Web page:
Pleomorphic Adenoma


Article Author:
Maria Bokhari


Article Editor:
Joshua Greene


Editors In Chief:
James Beauchamp
Mark Pellegrini
Nicole Hale-Crutch


Managing Editors:
Avais Raja
Orawan Chaigasame
Carrie Smith
Abdul Waheed
Khalid Alsayouri
Kyle Blair
Trevor Nezwek
Radia Jamil
Erin Hughes
Patrick Le
Anoosh Zafar Gondal
Saad Nazir
William Gossman
Hassam Zulfiqar
Navid Mahabadi
Hussain Sajjad
Steve Bhimji
Muhammad Hashmi
John Shell
Matthew Varacallo
Heba Mahdy
Ahmad Malik
Sarosh Vaqar
Mark Pellegrini
James Hughes
Beata Beatty
Daniyal Ameen
Altif Muneeb
Beenish Sohail
Nazia Sadiq
Hajira Basit
Phillip Hynes
Komal Shaheen
Sandeep Sekhon


Updated:
1/19/2019 2:08:48 PM

Introduction

Pleomorphic adenoma, the most common salivary gland tumor, is also known as benign mixed tumors (BMT's), because of its dual origin from epithelial and myoepithelial elements.It is the commonest of all salivary gland tumors constituting up to two-thirds of all salivary gland tumors.[1][2][3]

Etiology

The etiology of pleomorphic adenoma is unknown, but the incidence of this tumor has been increasing in the last 15-20 years in relation to the exposure of radiation. One study suggests that oncogenic simian virus (SV40) may play a role in the onset or progression of pleomorphic adenoma.  Prior head and neck irradiation is also a risk factor for the development of these tumors. [4]

Epidemiology

Pleomorphic adenoma is the most common benign salivary gland neoplasm. In most studies, it represents 45-75% of all salivary gland tumors; the annual incidence is approximately two to three and a half cases per 100,000 population. Pleomorphic adenoma occurs in individuals of all ages; however, it is most common in the third to sixth decades. Pleomorphic adenoma incidence is slightly more in females than in males (2:1 ratio). Pleomorphic adenomas account for 70-80% of benign salivary gland tumors and are especially common in the parotid gland. [5]Pleomorphic adenoma predominantly affects superficial lobe of the parotid gland. Distribution among the various salivary glands is as follows: 

  • Parotid gland: 84% 
  • Submandibular gland: 8%
  • Minor salivary glands: 6.5% 

Pathophysiology

Microscopically pleomorphic adenoma has a highly variable appearance, hence the name pleomorphic. It is characterized by mixed proliferation of polygonal epithelial and spindle-shaped myoepithelial cells in a variable stroma matrix of mucoid, myxoid, cartilaginous or hyaline origin. Epithelial elements are usually of polygonal, spindle or stellate-shaped cells which may be arranged to form duct-like structures, sheets, clumps,  or interlacing strands. The ducts and tubules are seen usually exhibiting an outer lining in addition to an inner cuboidal epithelial cell layer. This is outer myoepithelial cell layer (or layers) which merges into the surrounding stroma which also contains dispersed or clumped myoepithelial element cells. Areas of squamous metaplasia and epithelial pearls can be found. The tumor lacks the true capsule and is surrounded by a fibrous pseudo capsule of variable thickness. The tumor extends through normal glandular parenchyma in the form of finger-like pseudopodia. These microscopic extensions account for the high risk of recurrence in cases treated with simple enucleation or surgical resections performed with inadequate surgical margins.

Histopathology

Histology will reveal proliferation of myoepithelial and epithelial cells of the ducts. There is also a marked increase in stromal components. The tumor is usually not well encapsulated.

History and Physical

Pleomorphic adenoma mostly presents as a  solitary mobile slow-growing, painless mass, which may be present for many years. Symptoms and signs mainly depend on size, location, and potential to undergo malignant transformation. In the parotid gland, signs of facial nerve weakness occur when the tumor is large or if it undergoes malignant change. Pleomorphic adenoma in the deep lobe of the parotid gland may present as an oral retro tonsillar or para-pharyngeal mass which is visible or usually palpable. Rapid enlargement of a tumor nodule should raise a concern of malignant change. Minor salivary gland tumors may present with a variety of symptoms, including dysphagia, hoarseness,  dyspnea, difficulty in chewing, and epistaxis dependent on the site of the tumor.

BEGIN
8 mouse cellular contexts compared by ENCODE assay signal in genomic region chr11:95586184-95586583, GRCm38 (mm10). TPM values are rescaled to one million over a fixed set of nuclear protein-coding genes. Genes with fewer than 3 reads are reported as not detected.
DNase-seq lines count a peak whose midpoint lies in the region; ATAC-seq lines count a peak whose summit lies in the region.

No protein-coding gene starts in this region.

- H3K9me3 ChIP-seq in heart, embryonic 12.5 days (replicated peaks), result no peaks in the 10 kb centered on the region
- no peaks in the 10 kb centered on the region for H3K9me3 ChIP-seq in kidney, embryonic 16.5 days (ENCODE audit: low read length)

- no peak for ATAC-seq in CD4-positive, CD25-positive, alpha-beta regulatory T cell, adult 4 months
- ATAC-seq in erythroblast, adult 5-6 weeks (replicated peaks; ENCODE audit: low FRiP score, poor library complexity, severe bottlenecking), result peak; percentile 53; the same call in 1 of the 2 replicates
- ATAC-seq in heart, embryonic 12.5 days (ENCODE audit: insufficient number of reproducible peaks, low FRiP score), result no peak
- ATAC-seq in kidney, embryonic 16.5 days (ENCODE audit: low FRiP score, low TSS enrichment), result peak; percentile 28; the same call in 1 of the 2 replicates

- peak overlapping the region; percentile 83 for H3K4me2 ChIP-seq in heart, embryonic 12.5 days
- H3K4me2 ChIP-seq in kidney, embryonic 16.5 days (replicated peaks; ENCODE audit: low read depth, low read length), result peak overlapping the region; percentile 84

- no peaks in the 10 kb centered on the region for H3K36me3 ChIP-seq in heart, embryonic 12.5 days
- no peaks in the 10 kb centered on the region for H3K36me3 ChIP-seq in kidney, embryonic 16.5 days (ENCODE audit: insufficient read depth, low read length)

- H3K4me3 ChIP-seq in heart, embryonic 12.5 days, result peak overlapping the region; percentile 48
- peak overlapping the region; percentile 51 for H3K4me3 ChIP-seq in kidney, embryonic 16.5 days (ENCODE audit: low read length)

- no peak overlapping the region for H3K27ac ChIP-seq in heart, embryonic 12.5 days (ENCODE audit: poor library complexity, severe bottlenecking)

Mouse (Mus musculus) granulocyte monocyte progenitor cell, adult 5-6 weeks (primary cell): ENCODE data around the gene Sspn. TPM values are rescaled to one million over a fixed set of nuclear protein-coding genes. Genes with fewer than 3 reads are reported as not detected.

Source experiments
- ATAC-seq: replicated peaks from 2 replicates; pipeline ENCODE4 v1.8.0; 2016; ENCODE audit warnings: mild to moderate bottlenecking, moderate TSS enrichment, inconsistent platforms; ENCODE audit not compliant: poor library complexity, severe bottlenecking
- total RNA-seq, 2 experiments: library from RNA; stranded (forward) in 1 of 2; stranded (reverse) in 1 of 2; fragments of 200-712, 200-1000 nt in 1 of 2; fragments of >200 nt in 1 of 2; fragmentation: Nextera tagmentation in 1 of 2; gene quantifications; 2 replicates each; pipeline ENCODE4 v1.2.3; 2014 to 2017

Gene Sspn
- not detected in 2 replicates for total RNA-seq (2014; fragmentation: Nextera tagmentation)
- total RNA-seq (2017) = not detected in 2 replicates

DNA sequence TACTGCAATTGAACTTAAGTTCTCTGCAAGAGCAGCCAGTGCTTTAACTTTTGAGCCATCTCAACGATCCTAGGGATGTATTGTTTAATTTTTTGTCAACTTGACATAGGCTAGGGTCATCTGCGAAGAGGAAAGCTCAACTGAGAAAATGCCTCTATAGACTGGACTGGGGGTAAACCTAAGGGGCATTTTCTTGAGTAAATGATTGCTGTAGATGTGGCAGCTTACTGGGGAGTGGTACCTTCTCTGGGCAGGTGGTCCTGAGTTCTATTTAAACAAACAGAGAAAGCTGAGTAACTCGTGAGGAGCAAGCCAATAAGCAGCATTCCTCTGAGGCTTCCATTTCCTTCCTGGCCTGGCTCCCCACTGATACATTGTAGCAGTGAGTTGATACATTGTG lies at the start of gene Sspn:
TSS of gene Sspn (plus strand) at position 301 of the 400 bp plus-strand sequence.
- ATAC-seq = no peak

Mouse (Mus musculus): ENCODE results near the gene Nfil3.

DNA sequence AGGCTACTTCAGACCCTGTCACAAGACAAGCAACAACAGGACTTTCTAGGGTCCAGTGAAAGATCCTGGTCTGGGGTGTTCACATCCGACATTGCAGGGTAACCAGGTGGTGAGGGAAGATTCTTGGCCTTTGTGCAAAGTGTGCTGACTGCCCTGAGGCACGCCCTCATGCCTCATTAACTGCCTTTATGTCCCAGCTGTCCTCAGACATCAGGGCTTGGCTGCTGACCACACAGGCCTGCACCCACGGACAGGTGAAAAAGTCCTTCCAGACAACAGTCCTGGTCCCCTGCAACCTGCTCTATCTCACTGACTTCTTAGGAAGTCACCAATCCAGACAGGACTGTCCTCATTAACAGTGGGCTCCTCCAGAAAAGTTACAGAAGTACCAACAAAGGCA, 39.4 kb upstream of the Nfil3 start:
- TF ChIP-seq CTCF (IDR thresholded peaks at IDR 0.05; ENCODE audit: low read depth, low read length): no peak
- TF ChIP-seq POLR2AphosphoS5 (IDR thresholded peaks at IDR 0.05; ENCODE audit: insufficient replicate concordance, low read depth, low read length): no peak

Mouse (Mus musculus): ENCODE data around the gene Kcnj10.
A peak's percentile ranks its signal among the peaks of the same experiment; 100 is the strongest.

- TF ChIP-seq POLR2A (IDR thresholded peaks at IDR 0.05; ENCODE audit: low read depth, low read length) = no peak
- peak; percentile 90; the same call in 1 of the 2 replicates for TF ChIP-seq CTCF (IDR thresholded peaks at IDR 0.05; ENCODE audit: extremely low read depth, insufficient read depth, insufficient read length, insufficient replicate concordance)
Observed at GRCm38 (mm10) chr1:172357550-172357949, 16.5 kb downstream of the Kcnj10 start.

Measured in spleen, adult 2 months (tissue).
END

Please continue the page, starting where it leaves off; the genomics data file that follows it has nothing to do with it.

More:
Evaluation

The diagnosis is made both on tissue sampling and radiographic studies. Tissue sampling procedures including fine needle aspiration (FNA) and core needle biopsy which can be done in an outpatient setting. These procedures are associated with very low tumor seeding rates.[6][7]

FNA can determine whether the tumor is malignant in nature with an approximate sensitivity of 90%. Core needle biopsy is more invasive but provides more accurate histological typing of the tumor with a diagnostic accuracy of around 97%. Immunohistochemistry may prove to be supportive in delineating the different cell components.

CT examination a pleomorphic adenoma usually appears as smoothly marginated or lobulated homogeneous soft tissue density globular mass. Necrosis can be seen in larger masses. Few foci of calcification are common. Smaller tumors show early homogenous prominent enhancement while in the case of larger tumors enhancement is less marked and delayed.

MRI is similar to CT; smaller masses appear well-circumscribed and homogeneous whereas larger tumors appear heterogeneous.

  • T1: usually of low intensity.
  • T2: usually of very high intensity (especially myxoid type) 6 often have a rim of decreased signal intensity on T2-weighted images representing the surrounding fibrous capsule.
  • T1 C+ (Gd): usually demonstrates homogeneous enhancement. 
  • The presence of either T2 hypointensity or ill-defined margins after contrast administration can be a simple MR imaging malignancy test for parotid tumors, with a sensitivity and specificity of 0.70 and 0.73, respectively.
  • Post contrast STIR images help the delineate the perineural spread of tumor in case of malignant change.

Ultrasound pleomorphic adenomas characteristically appear hypoechoic in texture.  They usually show a lobulated distinct border with or without posterior acoustic enhancement. Ultrasound guided biopsy or FNA are minimally invasive and cost effective procedures. 

Angiography (DSA) can also be considered.